The politically correct answer, obviously, is, “Yes.” The statistically correct answer is, “Yes,” as well. In 2009, according to The National Center for Women & Information Technology, while women held 58% of professional jobs overall in the U.S., we only held 25% of professional computing positions. Similarly, while 57% of 2009 undergraduate degree recipients were women, only 18% of recipients of computer and information sciences degrees were female -- down from 37% in 1985.
Ask people why there are so few women in technology, and you’ll get a variety of answers, ranging from cultural stereotypes to parenting to role models. “Globally, women-led businesses receive less than 5% of venture capital,” points out Glenda Stone, who co-shares the UK Women’s Enterprise Taskforce. The New York Times suggests that that statistic is a direct reflection of the fact that the VC firms themselves are male-dominated. They quote Toby Stuart, a Harvard Business School professor, who says that “data show that people are more trusting and comfortable working with people of their own sex.”
There is no doubt that sexism and discrimination against women exist in the world. We are just this week applauding Saudi Arabia for actually allowing women to compete for the country at the Olympics -- despite the fact that their girls don’t even receive physical education in state schools. (Boys do.) Last night, I sat on a panel of Women in Leadership. The first question was why we needed more women in leadership. “Equity and justice,” said the woman next to me. A South African, she’s lived at the pointy end -- pardon the pun -- of an overtly and explicitly male-dominated society.
Unlike my South African colleague, I was privileged to grow up in an environment where I never felt discriminated against because of gender -- and I confess to having little patience or empathy for stories about sexist treatment. The dramatic Twitter argument that unfolded this week between Shanley Kane and Geeklist’s Reuben Katz and Christian Sanz seemed to me more a trio of toddlers throwing sand at each other than a problem of sexism. While we can’t be blind to the very real issues around women’s rights, we must be conscious not to become so aware of an issue that we perceive everything through its lens.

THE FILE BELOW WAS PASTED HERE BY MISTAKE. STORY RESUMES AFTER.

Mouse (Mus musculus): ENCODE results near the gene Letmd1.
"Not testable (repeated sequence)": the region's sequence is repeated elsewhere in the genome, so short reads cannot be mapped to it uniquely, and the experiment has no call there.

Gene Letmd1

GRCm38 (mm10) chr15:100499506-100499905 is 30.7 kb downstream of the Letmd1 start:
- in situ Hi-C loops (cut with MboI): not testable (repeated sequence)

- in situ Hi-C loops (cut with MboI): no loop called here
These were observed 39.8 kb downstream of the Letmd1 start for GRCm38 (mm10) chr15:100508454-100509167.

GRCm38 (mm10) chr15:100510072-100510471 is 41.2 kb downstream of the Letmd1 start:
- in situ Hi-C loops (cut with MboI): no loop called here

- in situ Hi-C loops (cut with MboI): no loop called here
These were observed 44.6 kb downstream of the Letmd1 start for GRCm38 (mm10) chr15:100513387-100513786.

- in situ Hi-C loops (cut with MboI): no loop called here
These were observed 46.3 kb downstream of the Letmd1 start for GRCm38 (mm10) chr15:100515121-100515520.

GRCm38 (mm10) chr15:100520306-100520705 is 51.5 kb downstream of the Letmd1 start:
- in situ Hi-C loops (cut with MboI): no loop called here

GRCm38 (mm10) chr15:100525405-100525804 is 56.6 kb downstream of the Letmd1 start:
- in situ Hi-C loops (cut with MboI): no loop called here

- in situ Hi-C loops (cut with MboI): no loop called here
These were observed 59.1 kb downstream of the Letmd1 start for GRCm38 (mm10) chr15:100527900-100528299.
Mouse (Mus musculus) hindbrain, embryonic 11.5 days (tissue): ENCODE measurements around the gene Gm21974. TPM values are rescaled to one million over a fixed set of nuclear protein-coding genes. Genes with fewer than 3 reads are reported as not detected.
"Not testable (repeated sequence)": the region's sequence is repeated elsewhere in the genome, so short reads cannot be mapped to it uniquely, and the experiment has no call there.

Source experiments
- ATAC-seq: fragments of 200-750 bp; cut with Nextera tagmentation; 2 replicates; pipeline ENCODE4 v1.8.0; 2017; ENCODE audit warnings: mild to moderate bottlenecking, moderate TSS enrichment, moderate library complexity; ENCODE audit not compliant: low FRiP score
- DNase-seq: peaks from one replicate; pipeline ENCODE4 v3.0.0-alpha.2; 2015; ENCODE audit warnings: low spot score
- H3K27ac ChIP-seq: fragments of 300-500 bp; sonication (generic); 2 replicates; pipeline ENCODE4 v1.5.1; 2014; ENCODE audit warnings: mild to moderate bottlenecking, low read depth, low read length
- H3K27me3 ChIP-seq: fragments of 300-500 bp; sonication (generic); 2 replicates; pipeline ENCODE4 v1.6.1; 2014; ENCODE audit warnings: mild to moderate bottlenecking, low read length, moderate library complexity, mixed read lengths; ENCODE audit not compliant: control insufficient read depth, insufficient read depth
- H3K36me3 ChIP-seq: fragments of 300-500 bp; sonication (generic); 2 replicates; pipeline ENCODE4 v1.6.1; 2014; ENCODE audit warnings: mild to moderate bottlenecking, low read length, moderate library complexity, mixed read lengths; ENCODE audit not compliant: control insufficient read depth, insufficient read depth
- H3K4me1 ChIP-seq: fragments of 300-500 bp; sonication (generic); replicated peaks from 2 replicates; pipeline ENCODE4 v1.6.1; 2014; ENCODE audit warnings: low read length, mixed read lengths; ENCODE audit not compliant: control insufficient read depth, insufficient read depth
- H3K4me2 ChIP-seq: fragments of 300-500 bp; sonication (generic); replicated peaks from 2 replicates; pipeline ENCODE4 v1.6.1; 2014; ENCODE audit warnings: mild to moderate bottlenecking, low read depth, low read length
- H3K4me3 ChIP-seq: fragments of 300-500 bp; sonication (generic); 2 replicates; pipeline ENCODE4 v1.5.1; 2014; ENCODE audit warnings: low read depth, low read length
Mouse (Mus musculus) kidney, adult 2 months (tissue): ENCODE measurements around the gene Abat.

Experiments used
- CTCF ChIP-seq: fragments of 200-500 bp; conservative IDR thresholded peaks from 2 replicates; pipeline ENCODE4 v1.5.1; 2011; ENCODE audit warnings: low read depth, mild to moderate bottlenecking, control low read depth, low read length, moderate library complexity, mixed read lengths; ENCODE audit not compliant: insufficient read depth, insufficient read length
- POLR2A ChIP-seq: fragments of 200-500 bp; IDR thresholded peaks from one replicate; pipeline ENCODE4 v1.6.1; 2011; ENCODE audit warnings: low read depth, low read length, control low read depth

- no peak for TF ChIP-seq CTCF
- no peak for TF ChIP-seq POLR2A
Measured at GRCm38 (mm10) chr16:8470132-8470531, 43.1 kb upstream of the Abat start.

One of the other members of the women’s leadership panel gave a different answer to the question of why we need more women: that companies perform better when there are women on the team. That assessment is backed up by Cindy Padnos, quoted in the same New York Times article, who looked at 100 gender and tech entrepreneurship studies. “When you have gender diversity in an organization,” says Padnos, “you have better innovation, and I don’t know where innovation is more important than in the high-tech world.”
Note Padnos’ choice of the word “diversity.” She is not suggesting that women are “better,” that we are wiser, softer, or more nurturing than our male counterparts. She is simply stating the inarguable: that a woman has a different perspective than a man, and that when you have multiple perspectives in a group, the group has the ability to make wiser, better informed decisions. Notice also the empowerment embedded in this point of view: it is not that men need to feel bad about poor, excluded women; it is that we are seeking better outcomes for our society and our businesses.
Which means we have to question the original question from our facilitator. Instead of asking why we need more women in leadership positions, we need to ask what would make our leadership better. What would make us more effective? What would make us wiser, more insightful leaders?
The answer is not women. The answer is diversity: of gender, of viewpoint, of life experience, of worldview. The answer is for us to realize that we are each limited to the maximum perspective our meager experience affords us, that there are more things in heaven and earth than are dreamt of in our individual philosophies, and that by inviting in those who see the world from a different angle, we can broaden our own vision.
What are your thoughts on and experiences of this topic? I welcome your comments, below or on Twitter.